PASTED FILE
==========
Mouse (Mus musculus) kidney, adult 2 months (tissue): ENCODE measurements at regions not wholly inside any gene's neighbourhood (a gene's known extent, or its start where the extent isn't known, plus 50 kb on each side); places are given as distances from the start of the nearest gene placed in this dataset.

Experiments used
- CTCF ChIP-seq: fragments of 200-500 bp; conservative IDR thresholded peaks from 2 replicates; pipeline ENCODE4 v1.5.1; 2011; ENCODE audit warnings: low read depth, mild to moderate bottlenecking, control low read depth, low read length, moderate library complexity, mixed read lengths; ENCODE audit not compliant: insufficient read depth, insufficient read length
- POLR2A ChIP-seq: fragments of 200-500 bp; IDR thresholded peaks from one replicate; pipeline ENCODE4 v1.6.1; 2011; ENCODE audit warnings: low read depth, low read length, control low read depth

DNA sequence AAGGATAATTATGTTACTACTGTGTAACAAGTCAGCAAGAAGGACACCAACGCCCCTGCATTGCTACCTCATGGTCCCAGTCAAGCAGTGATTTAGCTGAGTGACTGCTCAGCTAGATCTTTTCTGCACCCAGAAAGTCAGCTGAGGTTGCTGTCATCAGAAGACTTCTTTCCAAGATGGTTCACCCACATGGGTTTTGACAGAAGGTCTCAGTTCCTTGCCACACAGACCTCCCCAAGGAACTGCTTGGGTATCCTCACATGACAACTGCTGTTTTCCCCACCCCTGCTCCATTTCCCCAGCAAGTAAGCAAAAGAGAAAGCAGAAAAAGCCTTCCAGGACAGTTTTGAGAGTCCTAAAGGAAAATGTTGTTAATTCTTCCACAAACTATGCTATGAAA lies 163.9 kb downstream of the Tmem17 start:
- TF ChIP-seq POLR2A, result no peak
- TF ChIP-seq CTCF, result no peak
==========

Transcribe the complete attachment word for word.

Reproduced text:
Mouse (Mus musculus) kidney, adult 2 months (tissue): ENCODE measurements at regions not wholly inside any gene's neighbourhood (a gene's known extent, or its start where the extent isn't known, plus 50 kb on each side); places are given as distances from the start of the nearest gene placed in this dataset.

Experiments used
- CTCF ChIP-seq: fragments of 200-500 bp; conservative IDR thresholded peaks from 2 replicates; pipeline ENCODE4 v1.5.1; 2011; ENCODE audit warnings: low read depth, mild to moderate bottlenecking, control low read depth, low read length, moderate library complexity, mixed read lengths; ENCODE audit not compliant: insufficient read depth, insufficient read length
- POLR2A ChIP-seq: fragments of 200-500 bp; IDR thresholded peaks from one replicate; pipeline ENCODE4 v1.6.1; 2011; ENCODE audit warnings: low read depth, low read length, control low read depth

DNA sequence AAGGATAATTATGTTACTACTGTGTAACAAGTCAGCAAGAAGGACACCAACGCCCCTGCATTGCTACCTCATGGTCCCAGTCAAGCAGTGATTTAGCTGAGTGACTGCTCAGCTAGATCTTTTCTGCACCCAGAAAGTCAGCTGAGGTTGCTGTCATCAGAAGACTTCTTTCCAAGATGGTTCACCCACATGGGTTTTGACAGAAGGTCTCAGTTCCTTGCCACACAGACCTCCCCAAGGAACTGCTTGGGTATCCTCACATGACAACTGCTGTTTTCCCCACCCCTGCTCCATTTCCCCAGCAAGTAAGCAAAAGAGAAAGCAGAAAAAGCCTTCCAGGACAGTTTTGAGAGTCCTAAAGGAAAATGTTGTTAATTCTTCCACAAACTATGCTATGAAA lies 163.9 kb downstream of the Tmem17 start:
- TF ChIP-seq POLR2A, result no peak
- TF ChIP-seq CTCF, result no peak